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The Old St. Paul’s Cathedral is one of the best buildings in Wellington, with a display of Gothic and Revival Gothic architecture. With its beautiful stained glass windows, panels, and gleaming wooden interior, you should not miss out on this church if you are in the capital city of Wellington! It serves as an essential landmark of the city, especially in the Thordon area, where it is located.
Today, it serves the function of a popular tourist attraction and is one of the most popular wedding venues in the city. It also houses a small gift shop and information desk. Also used for several other small, private functions, the bookings for the same can be made by contacting the authorities – Heritage New Zealand currently manages it. The church is of great cultural, historical, and aesthetic value to the people of New Zealand. The efforts to restore the church towards the end of the 19th century is called a ‘battle’ to restore the building, as the whole city came together to preserve this work of art.
The Old St. Paul’s Cathedral is one of the most important historical sites and landmarks in the city of Wellington. It opened in 1866, and served a triple role for almost 100 years – the parish church for Thorndon, the Anglican cathedral for the Wellington diocese, and the unofficial national cathedral for New Zealand – until it closed for regular worship in 1964.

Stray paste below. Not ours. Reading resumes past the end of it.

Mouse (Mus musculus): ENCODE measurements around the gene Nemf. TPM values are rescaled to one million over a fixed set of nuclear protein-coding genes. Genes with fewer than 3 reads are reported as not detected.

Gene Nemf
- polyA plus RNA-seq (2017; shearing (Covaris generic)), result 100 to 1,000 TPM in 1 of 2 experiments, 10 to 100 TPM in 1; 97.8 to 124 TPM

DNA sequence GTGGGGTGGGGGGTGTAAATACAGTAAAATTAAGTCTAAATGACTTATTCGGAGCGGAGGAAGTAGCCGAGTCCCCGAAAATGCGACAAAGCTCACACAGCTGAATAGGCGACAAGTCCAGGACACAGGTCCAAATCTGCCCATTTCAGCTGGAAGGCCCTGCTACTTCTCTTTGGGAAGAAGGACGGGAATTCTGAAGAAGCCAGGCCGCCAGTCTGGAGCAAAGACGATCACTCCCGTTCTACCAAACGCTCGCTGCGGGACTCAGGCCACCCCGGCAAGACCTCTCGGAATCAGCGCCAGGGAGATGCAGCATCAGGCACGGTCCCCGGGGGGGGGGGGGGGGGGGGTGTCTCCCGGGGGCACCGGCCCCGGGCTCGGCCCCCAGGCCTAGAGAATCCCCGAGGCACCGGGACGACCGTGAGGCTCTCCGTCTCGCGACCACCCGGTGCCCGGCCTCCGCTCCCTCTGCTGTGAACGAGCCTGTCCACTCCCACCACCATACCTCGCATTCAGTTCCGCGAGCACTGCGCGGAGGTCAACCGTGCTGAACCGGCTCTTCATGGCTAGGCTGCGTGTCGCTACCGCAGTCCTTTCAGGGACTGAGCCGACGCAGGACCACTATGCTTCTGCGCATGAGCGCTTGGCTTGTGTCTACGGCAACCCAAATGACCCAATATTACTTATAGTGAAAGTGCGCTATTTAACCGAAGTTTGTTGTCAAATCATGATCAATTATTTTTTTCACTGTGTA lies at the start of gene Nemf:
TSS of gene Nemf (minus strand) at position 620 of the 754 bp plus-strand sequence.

It was also found to be a little unstable, and many additions were made towards the end of the 19th century. For the past 50 years, it has served as a venue for multiple events, including weddings, and has welcomed people from all around the world. It is now managed by Heritage New Zealand.
The church is the perfect representation of the early age of Gothic architecture, and was designed by one of the most well-known architects of the time, Frederick Thatcher. Even the interior of the church represents Revival Gothic architecture – with colourful stained glass windows and panels that add to the shine of the beautiful interior. The materials used were the locally available ones, including kauri, rimu, tōtara, rather than oak and stone.
The most glorious part of the church is its wooden interior, and the carvings have their own charming aura. The additions made toward the end of the 19th century to maintain the stability of the church greatly integrated with the feel and look of the church, and did not take away from the character of the original design.
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